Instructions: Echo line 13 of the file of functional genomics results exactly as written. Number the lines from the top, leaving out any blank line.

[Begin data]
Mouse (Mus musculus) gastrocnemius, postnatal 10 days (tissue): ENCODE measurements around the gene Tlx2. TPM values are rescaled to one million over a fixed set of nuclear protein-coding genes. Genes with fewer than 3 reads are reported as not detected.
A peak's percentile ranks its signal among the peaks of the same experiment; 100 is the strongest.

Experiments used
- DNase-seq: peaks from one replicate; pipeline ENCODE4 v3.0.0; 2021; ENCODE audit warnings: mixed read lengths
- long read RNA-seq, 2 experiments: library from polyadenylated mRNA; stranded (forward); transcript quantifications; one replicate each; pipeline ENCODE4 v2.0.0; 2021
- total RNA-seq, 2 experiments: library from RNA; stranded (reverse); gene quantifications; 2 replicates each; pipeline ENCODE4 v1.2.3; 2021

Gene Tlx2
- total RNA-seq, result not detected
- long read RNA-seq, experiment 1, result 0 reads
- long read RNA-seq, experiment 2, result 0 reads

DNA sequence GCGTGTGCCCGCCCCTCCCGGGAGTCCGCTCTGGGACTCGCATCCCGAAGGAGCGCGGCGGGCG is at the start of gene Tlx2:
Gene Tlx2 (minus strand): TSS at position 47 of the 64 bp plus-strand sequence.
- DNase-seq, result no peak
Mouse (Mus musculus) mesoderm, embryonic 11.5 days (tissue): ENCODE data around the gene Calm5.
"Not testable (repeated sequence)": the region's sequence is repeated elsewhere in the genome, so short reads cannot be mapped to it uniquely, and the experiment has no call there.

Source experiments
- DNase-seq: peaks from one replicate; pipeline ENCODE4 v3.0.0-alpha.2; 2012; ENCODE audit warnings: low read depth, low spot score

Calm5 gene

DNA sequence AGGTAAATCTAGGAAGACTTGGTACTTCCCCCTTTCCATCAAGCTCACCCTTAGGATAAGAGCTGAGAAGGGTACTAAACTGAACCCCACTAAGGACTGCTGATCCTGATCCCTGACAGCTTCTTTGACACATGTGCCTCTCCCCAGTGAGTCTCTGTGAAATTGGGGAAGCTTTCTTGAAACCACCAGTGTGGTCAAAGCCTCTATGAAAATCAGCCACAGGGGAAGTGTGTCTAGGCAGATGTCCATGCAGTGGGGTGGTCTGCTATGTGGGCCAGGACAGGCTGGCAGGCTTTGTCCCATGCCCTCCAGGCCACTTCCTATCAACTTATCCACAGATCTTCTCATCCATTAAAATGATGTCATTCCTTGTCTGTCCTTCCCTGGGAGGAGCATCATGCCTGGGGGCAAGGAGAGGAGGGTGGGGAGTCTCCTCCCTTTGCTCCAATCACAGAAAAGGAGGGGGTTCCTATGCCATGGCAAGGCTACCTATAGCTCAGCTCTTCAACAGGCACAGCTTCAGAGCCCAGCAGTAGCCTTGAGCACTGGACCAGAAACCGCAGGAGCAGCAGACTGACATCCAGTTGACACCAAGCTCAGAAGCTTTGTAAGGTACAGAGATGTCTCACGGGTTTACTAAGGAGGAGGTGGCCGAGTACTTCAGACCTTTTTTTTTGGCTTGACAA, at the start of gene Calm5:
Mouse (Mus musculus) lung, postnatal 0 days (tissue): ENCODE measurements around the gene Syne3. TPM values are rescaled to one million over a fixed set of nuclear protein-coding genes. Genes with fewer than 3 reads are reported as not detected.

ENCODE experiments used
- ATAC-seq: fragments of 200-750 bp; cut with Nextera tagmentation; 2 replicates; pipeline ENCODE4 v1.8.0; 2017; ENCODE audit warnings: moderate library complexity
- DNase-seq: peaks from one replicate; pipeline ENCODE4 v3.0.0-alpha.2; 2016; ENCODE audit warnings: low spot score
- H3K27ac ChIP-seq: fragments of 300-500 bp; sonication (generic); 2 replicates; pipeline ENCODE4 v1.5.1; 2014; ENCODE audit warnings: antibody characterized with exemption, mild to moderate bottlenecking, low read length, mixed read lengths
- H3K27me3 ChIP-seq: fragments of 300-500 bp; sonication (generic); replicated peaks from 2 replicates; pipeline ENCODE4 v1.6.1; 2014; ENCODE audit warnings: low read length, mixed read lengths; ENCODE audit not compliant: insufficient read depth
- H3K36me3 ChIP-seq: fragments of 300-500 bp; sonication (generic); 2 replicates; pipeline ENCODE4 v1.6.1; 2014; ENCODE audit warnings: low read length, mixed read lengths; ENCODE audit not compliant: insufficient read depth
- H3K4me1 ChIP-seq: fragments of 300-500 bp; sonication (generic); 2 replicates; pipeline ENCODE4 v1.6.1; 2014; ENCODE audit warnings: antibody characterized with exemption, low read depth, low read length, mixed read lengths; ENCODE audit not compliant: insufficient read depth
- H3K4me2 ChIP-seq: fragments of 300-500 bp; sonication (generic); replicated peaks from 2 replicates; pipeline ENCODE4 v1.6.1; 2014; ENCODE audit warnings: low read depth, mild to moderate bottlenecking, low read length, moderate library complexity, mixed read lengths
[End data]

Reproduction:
- DNase-seq, result no peak